5 Misconceptions about Wealth

5 Misconceptions about Wealth

Some people have no wealth because they’ve devoured it for selfish ends (Prov 21:20). But when a person wisely sees their wealth as not “mine” but the Lord’s, there is a strong motivation to collect more of it and put it to good use in service of others. The Bible does not lay a guilt trip on such people, and neither should we. When a believer is faithful with a little responsibility, the Lord’s reward is to give them even more such responsibility (Matt 25:2123).

The book of Proverbs covers many topics and gets intensely practical. One of the topics on which Proverbs has quite a lot to say is wealth.

The struggle for many Christians is that our thinking about wealth is often shaped by influences outside the Bible. Sometimes we’re shaped by materialism. Sometimes we react against materialism in a way that seems spiritual but demonstrates the sort of asceticism labeled by New Testament authors as “irreverent, silly myths” (1 Tim 4:7) and the “teachings of demons” (1 Tim 4:1). And at other times, we simply allow rank fear and unbelief to lead us away from our hope in God and reception of his wisdom.

Here are five misconceptions about wealth that must go if we are to believe and receive the wisdom of God.

1. It will make all my problems go away.

This is frankly the lie I am most tempted to believe. Am I earning enough? Am I saving enough? How will I cover the costs of a growing family with all this inflation? How will we pay for college or medical needs? What we really need is a generous benefactor or a sudden windfall. Because if we had more wealth, all our problems would disappear, right?

Riches do not profit in the day of wrath, but righteousness delivers from death

Proverbs 11:4

According to the Bible, there is a problem we all have that is far greater than we imagine: our impending death. And God’s wrath against sin is real. My kids’ college tuition and my retirement package just can’t pay for such things. Only one thing can deliver us from death, or profit us in the day of wrath. Righteousness. And the entire Bible shows us how to get it (e.g. 2 Cor 5:21Phil 3:8-11).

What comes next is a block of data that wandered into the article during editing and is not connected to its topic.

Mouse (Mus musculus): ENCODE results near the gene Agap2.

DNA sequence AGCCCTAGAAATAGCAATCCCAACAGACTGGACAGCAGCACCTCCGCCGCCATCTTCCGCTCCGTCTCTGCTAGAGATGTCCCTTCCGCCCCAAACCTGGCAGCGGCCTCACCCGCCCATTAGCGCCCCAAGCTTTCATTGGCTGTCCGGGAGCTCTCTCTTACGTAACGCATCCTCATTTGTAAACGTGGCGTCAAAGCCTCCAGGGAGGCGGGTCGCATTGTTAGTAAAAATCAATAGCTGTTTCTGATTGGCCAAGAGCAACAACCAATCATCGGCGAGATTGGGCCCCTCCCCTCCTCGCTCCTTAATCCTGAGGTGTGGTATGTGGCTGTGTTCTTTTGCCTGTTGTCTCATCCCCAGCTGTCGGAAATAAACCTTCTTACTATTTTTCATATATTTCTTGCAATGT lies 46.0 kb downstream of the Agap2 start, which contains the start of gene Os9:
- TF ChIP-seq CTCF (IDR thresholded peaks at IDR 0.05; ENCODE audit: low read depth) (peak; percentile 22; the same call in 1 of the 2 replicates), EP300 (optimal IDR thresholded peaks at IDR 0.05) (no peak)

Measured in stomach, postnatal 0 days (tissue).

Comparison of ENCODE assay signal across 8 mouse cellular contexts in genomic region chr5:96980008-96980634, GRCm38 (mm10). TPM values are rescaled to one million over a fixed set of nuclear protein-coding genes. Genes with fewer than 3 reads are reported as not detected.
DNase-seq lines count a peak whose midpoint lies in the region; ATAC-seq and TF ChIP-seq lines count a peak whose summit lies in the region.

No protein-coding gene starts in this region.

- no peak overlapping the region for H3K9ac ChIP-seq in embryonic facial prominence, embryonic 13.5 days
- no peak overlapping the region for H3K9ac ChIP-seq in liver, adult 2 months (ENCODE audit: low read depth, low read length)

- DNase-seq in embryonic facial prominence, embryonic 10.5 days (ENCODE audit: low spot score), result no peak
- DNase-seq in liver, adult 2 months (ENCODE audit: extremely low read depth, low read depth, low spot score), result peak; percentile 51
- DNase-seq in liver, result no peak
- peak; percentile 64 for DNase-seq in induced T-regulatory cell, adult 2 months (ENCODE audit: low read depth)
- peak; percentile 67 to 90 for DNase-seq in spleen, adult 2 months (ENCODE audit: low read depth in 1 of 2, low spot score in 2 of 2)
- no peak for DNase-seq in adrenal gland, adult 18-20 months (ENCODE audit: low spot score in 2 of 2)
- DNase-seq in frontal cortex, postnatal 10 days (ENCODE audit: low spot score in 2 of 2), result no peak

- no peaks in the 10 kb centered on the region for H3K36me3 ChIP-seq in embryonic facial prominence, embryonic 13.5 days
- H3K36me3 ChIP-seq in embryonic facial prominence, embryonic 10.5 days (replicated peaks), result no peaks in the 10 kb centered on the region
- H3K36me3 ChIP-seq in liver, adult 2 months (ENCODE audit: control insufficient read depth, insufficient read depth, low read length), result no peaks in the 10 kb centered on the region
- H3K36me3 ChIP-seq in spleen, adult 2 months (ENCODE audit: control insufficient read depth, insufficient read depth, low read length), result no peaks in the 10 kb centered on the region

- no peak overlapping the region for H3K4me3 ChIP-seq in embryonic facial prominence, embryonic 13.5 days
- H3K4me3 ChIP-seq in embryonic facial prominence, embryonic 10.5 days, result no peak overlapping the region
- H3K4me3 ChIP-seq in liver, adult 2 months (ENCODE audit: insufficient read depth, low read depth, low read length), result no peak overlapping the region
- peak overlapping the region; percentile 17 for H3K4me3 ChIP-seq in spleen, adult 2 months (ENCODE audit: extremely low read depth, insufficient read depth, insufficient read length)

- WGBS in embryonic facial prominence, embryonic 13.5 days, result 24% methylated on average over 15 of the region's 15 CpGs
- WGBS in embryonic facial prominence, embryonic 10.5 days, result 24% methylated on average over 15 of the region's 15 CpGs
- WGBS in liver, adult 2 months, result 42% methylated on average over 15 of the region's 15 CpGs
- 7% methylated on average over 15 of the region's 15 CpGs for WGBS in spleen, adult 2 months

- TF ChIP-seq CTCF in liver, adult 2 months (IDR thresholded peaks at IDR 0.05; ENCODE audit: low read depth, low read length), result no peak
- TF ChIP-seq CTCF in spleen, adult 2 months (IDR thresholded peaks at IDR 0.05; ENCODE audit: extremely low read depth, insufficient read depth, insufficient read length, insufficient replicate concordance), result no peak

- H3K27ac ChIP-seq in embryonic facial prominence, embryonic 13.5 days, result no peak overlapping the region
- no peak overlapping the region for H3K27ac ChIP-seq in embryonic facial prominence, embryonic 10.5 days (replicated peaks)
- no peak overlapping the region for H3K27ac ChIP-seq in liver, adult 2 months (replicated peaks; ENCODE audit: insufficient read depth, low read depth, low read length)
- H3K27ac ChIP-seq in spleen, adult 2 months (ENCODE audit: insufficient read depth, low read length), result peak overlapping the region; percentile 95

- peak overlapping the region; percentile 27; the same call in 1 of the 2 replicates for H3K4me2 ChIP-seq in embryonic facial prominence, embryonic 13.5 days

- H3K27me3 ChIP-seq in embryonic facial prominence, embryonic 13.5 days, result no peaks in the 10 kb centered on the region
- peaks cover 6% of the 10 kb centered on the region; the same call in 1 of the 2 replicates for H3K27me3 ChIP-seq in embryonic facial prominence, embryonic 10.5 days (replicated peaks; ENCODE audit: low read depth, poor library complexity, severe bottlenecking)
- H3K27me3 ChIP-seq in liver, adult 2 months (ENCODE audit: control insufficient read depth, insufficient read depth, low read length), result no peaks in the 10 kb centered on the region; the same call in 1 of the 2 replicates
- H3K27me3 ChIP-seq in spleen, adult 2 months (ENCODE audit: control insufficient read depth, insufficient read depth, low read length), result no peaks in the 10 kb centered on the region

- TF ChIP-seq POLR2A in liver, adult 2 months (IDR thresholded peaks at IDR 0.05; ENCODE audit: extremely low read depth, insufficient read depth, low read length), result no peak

So wealth will never make your problems go away (see also Prov 11:28). But the amazing thing is that it just might help make other people’s problems go away. Wealth and people are both realities in this fallen world. But which one will serve, and which will be served? Use people to serve your wealth, and you’re in grave danger (James 5:1-61 Tim 6:17). But use wealth to serve people, and the Lord himself says he is now in your debt (Prov 19:17Matt 25:40).

2. I can tell who has it and who doesn’t.

We tend to think we can tell the rich from the poor by looking. And this is great, because then we know whom to ask for favors (Prov 19:6). But appearances are deceiving.

One pretends to be rich, yet has nothing; another pretends to be poor, yet has great wealth.

Proverbs 13:7

Those who appear to be rich often appear that way for a reason: They’re good at holding onto their stuff for themselves. And it would knock your socks off to find out which of your acquaintances are the most generous with their wealth. Because they are so generous, they tend to keep very little for themselves to flaunt.

One gives freely, yet grows all the richer; another withholds what he should give, and only suffers want.

Proverbs 11:24

I have been a support-raising missionary for nearly a quarter of a century, and I don’t know why I’m still surprised, but I am. Those whom I think could give generously to support the mission often do not. Sometimes, they look like they can because they have lots of stuff. Yet often, those whom I am afraid to ask—because they don’t look like they can afford it—are those who write checks in the thousands or tens of thousands of dollars.

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